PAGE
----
So far, we believe the industry's buffers have shown resilience in the face of the pandemic. In addition, we believe that management teams have various other mitigating actions available to them to withstand further pressure. And although there might be some exceptions, we expect this industry resilience to continue through the remainder of 2020, barring any other unforeseen shocks.

Our Forward-Looking Approach To Stress And Scenario Testing

Our rating actions to date incorporate both the updated earnings and capital forecasts and our assessment of resilience testing, with a key focus on financial market disruptions. Our forecasts and expectations for capital and earnings have also benefited from heightened surveillance (both ours and management's), which we incorporate into our base-case scenarios, and how particular financial market stresses affect capital adequacy. Application of scenario and stress test overlays further conditions our views in real-time to respond to, and identify, potential outliers given the dynamic nature of macroeconomic and financial markets.

We expect financial market risk to be the most significant and immediate risk to our ratings on insurers, primarily because of the pressure it places on capital adequacy. Therefore, our focus has been on assessing the sensitivity of insurers' capital adequacy positions to movements in asset values and potential deterioration in credit quality. We assess this sensitivity to a range of assumptions, including:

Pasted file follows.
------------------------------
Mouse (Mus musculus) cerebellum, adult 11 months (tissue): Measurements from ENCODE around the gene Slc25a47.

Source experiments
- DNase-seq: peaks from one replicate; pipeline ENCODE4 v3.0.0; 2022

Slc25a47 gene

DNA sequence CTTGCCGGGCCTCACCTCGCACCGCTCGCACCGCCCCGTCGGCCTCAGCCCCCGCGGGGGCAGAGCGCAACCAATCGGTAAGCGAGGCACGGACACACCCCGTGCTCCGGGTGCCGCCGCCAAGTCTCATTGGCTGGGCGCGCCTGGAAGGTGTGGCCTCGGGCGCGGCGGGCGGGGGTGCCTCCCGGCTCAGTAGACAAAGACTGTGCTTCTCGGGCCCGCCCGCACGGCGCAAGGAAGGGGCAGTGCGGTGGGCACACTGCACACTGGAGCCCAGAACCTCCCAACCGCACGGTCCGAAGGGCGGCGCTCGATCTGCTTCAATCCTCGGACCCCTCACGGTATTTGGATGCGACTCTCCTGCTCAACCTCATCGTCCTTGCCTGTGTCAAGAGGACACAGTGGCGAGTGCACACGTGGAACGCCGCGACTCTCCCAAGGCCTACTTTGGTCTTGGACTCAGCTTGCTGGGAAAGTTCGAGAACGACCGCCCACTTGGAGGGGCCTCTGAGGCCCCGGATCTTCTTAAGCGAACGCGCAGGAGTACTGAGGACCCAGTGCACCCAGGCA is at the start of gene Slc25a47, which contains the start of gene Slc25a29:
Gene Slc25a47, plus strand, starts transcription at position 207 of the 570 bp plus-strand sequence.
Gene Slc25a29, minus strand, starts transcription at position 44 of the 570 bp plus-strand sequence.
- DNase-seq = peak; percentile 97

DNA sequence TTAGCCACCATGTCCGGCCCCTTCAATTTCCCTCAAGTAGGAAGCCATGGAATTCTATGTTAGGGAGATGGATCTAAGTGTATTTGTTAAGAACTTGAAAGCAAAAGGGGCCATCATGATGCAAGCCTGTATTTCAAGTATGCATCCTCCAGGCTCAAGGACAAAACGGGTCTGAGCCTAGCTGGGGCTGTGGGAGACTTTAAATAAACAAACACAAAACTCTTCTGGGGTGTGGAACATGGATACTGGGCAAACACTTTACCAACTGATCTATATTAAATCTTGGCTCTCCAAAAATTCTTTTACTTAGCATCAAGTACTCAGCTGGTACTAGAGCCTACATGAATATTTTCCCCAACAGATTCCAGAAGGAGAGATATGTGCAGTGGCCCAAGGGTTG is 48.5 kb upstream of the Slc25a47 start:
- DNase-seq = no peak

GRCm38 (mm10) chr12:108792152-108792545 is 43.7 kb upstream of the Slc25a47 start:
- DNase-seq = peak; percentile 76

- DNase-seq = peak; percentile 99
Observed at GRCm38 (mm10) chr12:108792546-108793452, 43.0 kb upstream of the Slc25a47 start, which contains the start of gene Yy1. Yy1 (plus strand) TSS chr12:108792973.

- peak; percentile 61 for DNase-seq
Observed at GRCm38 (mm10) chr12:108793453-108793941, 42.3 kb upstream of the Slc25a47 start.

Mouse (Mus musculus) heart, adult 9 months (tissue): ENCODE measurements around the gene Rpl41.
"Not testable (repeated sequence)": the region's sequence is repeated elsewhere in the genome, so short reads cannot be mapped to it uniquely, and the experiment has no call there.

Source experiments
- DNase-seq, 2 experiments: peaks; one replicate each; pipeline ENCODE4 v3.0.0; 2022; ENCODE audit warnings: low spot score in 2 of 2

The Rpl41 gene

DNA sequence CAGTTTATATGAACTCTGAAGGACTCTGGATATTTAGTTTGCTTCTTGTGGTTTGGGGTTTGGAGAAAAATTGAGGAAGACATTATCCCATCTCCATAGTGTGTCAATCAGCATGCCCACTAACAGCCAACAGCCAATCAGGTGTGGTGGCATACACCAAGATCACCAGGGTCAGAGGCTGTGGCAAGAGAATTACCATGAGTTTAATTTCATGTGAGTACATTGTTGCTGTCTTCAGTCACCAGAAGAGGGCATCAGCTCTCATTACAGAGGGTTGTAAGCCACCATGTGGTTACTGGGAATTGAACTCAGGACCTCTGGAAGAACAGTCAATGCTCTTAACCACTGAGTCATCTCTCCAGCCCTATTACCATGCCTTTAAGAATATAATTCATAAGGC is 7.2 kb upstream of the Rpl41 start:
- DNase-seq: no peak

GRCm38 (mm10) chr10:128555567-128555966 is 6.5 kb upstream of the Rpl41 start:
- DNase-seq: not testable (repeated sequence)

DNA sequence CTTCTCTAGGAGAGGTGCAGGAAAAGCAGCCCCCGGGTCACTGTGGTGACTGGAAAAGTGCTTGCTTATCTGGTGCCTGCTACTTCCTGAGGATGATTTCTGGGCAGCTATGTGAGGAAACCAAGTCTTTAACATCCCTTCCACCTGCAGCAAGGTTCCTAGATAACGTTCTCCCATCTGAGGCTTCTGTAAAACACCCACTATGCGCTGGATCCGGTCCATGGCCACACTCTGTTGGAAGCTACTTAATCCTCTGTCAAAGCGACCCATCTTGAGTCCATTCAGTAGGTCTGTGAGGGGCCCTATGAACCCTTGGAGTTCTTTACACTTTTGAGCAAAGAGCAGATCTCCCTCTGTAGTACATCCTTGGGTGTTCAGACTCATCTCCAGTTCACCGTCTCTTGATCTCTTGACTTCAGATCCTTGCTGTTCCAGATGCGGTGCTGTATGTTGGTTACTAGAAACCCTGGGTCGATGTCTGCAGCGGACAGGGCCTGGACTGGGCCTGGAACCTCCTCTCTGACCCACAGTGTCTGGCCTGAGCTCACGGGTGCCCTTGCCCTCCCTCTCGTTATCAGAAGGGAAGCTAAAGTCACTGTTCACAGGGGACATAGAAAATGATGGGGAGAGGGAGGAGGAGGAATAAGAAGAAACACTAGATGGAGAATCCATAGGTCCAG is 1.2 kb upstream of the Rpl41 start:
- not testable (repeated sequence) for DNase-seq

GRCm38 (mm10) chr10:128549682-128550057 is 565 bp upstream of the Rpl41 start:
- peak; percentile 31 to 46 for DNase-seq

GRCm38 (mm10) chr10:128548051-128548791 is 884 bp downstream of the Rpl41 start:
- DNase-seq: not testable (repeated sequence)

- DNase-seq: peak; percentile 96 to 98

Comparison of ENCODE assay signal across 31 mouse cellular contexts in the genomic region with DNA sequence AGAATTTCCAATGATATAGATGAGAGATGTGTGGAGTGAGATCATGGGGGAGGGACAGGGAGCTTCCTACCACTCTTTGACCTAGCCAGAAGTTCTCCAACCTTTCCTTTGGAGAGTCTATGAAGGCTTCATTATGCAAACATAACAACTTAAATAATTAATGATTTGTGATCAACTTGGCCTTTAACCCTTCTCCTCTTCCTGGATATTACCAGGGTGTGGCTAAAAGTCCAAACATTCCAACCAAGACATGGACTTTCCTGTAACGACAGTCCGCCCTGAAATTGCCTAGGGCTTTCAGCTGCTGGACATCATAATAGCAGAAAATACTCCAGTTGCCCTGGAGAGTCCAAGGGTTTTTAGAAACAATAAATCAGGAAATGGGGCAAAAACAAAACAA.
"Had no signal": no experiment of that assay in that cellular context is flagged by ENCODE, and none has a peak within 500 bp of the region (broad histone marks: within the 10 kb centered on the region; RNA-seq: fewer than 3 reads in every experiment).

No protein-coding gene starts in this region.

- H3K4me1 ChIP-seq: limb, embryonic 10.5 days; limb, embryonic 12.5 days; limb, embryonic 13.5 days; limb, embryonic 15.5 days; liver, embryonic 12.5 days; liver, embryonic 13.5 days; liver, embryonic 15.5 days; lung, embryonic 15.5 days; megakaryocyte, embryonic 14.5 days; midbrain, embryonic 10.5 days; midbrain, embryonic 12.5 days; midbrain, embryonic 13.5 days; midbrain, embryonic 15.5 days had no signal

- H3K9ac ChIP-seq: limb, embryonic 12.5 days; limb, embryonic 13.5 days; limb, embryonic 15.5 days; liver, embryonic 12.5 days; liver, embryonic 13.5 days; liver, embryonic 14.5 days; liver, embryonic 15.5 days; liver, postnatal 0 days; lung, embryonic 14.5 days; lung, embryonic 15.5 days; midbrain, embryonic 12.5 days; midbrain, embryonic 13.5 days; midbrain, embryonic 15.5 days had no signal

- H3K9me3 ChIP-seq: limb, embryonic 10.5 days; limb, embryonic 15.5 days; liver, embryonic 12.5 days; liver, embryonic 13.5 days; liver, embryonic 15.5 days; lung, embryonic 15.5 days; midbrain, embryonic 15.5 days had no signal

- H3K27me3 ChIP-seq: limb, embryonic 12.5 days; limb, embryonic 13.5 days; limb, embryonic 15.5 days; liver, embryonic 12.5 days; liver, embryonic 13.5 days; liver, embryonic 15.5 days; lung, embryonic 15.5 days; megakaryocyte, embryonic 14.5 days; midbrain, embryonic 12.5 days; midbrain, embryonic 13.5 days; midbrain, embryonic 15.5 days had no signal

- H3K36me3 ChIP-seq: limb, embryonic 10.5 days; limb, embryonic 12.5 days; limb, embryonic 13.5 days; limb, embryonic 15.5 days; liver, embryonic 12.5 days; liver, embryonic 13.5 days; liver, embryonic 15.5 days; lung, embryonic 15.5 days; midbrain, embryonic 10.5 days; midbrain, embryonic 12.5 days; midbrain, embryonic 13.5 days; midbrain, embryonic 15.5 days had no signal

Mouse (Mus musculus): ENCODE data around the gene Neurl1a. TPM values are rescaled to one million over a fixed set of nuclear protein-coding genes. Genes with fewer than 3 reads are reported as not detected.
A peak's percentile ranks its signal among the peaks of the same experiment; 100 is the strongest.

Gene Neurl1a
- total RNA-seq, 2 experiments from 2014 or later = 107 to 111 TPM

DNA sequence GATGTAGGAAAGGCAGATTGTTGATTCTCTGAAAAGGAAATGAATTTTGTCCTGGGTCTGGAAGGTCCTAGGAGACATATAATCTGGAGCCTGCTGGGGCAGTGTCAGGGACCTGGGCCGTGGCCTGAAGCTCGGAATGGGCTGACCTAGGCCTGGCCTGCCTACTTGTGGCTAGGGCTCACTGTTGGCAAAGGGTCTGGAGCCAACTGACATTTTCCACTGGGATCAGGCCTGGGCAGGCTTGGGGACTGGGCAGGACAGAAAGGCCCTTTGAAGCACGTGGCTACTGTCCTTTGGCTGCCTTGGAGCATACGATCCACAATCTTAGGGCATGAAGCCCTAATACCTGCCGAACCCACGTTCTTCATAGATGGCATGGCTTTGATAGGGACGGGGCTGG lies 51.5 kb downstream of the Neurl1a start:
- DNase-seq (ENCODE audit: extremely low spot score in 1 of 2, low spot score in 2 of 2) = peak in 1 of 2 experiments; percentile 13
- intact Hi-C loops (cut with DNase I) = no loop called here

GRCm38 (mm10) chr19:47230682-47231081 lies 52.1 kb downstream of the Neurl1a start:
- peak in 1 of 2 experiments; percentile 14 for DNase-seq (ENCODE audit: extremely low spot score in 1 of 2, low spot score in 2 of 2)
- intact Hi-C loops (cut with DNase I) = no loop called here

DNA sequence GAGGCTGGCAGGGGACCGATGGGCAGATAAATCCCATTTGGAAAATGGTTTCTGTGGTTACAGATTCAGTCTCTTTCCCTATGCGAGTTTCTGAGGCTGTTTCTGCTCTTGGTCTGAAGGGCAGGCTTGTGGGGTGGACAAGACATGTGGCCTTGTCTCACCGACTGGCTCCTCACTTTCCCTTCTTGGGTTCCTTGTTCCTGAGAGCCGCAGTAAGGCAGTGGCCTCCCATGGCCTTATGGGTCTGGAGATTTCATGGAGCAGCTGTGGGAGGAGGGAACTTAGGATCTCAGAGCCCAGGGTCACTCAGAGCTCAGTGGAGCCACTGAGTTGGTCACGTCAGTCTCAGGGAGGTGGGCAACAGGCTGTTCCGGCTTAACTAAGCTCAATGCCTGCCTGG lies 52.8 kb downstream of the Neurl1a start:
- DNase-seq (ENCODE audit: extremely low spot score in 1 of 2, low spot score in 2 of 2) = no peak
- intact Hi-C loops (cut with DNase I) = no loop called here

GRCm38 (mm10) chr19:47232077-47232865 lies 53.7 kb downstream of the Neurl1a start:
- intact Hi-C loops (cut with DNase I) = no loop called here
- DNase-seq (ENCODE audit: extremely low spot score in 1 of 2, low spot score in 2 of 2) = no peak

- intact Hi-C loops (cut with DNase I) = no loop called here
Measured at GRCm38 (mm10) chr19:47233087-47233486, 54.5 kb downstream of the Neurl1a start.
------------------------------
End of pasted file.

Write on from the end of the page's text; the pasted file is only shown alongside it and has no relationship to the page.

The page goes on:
• Equity stress--the equity price fall derived from our insurance capital model assumptions (see table 1). The magnitude of stresses have been chosen on average below what we observed at the worst of the fall in 2020 to reflect realistic sustainable stress (we calibrate it at 70% of the 'BBB' confidence level defined in our capital model criteria);
  • Real estate--the real estate price fall derived from our insurance capital model assumptions (calibrated at 70% of the 'BBB' confidence level). The 6%-13% range is milder than the 16%-18% price fall in the U.K. and U.S. in 2008, for example;
  • Default and transitions--global defaults and transitions observed during the 2001 credit crisis (see tables 2). The default assumptions can be compared with our forecast regarding speculative-grade corporate defaults to increase to 8.5% in Europe, the Middle East, and Africa (EMEA), and 12.5% in the U.S.; and